International Arbitration In Morocco

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Over the past decades, Morocco has been committed to enhancing its appeal as an arbitration-friendly jurisdiction. Significant reforms have been introduced to its arbitration regime...
Morocco Litigation, Mediation & Arbitration
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Over the past decades, Morocco has been committed to enhancing its appeal as an arbitration-friendly jurisdiction. Significant reforms have been introduced to its arbitration regime by Law No. 95-17 on Arbitration and Conventional Mediation ("Law No. 95-17" or "New Law"). An unofficial translation of Law No. 95-17 may be found here. New concepts, such as the authority of the judge of annulment to fine parties for abusive annulment claims and the use of online dispute resolution mechanisms, were introduced to strengthen Morrocco's reliability as a venue for international arbitration.

The New Law governs arbitration proceedings initiated as of the date of its entry into force, while arbitration proceedings that commenced before that date remain governed by the provisions of the Code of Civil Procedure ("CCP") enacted by the Dahir (Moroccan King's decree), related to Act No. 1-74-447 of 28 September 1974.1

This note focuses exclusively on the provisions of Law No. 95-17.

Arbitration Agreement for International Arbitration in Morocco

Pursuant to Article 2 of Law No. 95-17, an arbitration agreement is a commitment by the parties to use arbitration in order to settle an existing or potential dispute arising from a specific legal relationship, whether contractual or not.2

For an arbitration agreement to be valid under Law No. 95-17, it shall be made in writing3 and define the nature of the dispute that will be subject to international arbitration.4 It shall also include information necessary to identify the parties, their addresses, their places of origin and their email addresses.5

Moreover, the law expressly stipulates that an arbitration agreement shall not be considered valid if it provides for the appointment of an arbitrator who refuses or is unable to execute the mission unless the parties agree to replace that arbitrator.6

Number of Arbitrators

The New Law allows parties to freely choose the number of arbitrators to compose the arbitral tribunal.7 However, if the parties disagree on the number of arbitrators to be appointed, the arbitral tribunal shall be composed of three arbitrators.8

Law No. 95-17 also imposes certain conditions on the nomination of arbitrators. Appointed arbitrators must be natural persons with full capacity, possessing the required minimum scientific skills and experience to carry out their mission. Additionally, they shall be prohibited from serving as arbitrators if a final decision has been issued against them for:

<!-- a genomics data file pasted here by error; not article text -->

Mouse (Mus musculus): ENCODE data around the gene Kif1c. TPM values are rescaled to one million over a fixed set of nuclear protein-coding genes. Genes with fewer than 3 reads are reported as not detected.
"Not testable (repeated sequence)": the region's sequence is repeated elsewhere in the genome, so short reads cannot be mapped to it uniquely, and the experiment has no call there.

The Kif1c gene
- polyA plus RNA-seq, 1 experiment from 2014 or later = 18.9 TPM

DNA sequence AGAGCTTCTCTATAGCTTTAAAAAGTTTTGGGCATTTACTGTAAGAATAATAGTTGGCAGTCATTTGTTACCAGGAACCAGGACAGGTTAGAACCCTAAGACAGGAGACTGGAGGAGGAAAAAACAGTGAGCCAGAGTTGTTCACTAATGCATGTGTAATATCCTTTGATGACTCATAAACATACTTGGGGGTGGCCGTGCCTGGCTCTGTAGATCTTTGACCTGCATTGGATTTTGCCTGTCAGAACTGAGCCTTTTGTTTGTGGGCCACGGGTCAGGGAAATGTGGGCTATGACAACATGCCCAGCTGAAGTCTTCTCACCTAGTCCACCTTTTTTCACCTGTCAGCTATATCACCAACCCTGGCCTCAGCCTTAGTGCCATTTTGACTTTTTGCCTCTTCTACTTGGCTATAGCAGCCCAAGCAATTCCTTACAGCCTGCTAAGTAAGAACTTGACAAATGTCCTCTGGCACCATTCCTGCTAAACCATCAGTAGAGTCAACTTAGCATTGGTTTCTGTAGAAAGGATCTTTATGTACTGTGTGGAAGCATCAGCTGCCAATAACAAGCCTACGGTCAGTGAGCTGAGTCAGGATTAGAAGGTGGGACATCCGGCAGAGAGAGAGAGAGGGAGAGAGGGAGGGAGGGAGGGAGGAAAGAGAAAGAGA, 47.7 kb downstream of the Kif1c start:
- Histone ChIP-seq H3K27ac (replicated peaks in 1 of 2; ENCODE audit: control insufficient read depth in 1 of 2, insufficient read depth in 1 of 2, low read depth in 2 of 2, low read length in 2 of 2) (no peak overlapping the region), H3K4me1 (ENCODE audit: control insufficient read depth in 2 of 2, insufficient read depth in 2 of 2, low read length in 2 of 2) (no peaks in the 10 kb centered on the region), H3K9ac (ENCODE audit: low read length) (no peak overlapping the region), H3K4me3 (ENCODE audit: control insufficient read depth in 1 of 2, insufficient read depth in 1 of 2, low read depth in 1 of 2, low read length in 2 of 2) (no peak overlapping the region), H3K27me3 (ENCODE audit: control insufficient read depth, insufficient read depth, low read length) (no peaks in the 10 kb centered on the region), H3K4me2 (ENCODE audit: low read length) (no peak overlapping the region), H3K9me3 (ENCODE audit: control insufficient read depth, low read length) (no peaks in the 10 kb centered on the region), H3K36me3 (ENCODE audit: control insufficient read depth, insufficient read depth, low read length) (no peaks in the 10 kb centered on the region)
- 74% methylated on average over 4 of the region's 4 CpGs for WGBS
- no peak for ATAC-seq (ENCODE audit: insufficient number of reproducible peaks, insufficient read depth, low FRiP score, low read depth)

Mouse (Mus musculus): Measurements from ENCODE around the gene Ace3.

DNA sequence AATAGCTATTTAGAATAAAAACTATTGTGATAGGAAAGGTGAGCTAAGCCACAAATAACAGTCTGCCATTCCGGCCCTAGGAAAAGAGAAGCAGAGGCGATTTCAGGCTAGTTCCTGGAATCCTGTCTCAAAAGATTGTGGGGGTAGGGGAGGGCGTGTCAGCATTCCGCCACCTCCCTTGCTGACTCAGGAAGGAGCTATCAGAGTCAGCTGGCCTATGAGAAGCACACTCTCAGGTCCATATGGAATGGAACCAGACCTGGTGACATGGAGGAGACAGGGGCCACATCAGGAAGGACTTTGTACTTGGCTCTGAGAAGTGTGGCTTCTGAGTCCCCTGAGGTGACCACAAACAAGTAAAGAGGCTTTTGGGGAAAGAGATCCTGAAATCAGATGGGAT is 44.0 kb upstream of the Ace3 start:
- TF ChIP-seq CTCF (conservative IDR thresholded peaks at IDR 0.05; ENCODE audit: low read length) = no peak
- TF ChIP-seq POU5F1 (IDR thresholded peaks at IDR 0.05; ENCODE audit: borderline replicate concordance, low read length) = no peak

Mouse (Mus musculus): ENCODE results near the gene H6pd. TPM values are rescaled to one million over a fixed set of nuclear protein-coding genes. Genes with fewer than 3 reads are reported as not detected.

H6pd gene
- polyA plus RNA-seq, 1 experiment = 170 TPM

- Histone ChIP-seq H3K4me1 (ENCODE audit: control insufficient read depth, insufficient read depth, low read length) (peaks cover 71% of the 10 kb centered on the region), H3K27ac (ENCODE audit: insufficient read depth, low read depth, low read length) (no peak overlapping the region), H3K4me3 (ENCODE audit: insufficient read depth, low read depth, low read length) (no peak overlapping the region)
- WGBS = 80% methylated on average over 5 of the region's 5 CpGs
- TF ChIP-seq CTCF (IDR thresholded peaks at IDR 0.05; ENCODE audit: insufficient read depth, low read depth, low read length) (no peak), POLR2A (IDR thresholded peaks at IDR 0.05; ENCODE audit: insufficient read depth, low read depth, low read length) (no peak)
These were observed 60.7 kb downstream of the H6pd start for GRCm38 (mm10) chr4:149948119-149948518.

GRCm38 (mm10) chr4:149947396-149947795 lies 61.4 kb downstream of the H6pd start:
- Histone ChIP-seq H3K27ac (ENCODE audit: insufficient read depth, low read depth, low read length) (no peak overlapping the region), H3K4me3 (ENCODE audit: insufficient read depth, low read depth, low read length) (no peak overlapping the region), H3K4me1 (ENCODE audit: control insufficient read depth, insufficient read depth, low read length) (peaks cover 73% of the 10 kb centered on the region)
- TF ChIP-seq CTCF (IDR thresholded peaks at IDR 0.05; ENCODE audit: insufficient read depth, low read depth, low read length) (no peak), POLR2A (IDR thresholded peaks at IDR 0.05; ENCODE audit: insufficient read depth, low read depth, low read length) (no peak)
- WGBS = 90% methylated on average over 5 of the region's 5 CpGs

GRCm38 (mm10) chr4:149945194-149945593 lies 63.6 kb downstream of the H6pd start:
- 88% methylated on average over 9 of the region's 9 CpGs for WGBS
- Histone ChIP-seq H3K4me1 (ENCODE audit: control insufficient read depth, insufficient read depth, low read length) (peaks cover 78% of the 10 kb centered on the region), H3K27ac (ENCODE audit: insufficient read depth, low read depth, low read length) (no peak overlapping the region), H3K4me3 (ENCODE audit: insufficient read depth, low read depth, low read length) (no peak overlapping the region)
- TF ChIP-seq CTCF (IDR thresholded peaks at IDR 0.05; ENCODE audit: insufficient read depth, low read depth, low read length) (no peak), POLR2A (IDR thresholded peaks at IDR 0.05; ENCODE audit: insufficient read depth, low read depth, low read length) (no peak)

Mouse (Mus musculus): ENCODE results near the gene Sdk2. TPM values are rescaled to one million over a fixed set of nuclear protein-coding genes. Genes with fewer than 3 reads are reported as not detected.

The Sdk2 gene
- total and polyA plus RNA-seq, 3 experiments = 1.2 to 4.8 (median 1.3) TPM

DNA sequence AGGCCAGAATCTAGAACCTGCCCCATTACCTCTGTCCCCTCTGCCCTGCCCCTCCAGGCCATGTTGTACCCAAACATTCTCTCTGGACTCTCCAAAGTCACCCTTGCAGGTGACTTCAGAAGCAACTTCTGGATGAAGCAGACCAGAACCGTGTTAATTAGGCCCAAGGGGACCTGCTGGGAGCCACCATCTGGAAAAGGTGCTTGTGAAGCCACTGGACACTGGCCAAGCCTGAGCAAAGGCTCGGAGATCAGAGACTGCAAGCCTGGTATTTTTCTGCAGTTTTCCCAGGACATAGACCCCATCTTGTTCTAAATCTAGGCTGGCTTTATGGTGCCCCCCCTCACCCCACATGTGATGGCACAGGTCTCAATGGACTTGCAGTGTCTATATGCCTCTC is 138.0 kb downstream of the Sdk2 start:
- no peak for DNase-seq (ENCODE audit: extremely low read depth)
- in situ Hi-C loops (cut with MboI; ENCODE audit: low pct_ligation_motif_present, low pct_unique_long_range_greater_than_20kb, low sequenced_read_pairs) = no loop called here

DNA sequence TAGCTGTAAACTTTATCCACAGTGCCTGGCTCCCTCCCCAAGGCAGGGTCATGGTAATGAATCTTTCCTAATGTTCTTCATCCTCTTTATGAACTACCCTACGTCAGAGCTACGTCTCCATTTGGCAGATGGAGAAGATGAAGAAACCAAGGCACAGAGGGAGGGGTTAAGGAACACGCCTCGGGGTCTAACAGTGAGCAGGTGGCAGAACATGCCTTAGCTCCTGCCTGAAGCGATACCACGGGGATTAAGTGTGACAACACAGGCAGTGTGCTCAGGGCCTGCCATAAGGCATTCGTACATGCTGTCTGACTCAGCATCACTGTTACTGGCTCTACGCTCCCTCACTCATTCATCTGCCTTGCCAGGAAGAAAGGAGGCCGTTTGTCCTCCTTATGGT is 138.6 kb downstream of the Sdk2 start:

• Conduct contrary to honour, probity or morality;
  • Dismissal from an official position due to a disciplinary sanction;
  • Application of a pecuniary sanction under Section VII of Book 5 of the Moroccan Code of Commerce; or
  • Deprivation of commercial or civil rights.9

Jurisdiction of Arbitral Tribunal in International Arbitration in Morocco

Article 32 of Law No. 95-17 sets out the widely accepted principle of kompetenz-kompetenz, according to which the arbitral tribunal has the exclusive authority to rule on its own jurisdiction.10

The doctrine of separability is also recognized in Article 8 of Law No. 95-17, which provides that an arbitration clause is considered independent from the contract in which it is embedded. 11

Arbitral Award in International Arbitration in Morocco

According to the New Law, the final award shall be made in writing, either in paper or electronic form, and must include the following information:

  • The date and place where the final award was rendered;
  • Details about the appointed arbitrators, including their names, nationalities, professional capacities, addresses, and email addresses;
  • Information about the parties involved, including their full names, addresses and names of their representatives;
  • If one of the parties is a legal entity, whether private or public, its name, legal form, and registered or administrative office;
  • A summary of the factual background, the claims and defences of the parties, the evidence presented, and the issues resolved.12

The final award must further include the reasons upon which it is based13 and determine the arbitrators' fees, the costs of arbitration, and their allocation.14

Challenging an Arbitral Award

An international arbitration award rendered in Morocco can be appealed in the following circumstances unless the parties agree otherwise:

  • If the final award was rendered despite the absence of an arbitration agreement in the contract, or if the arbitration agreement is null;
  • If the final award was rendered after the expiration of the time frame provided for arbitration;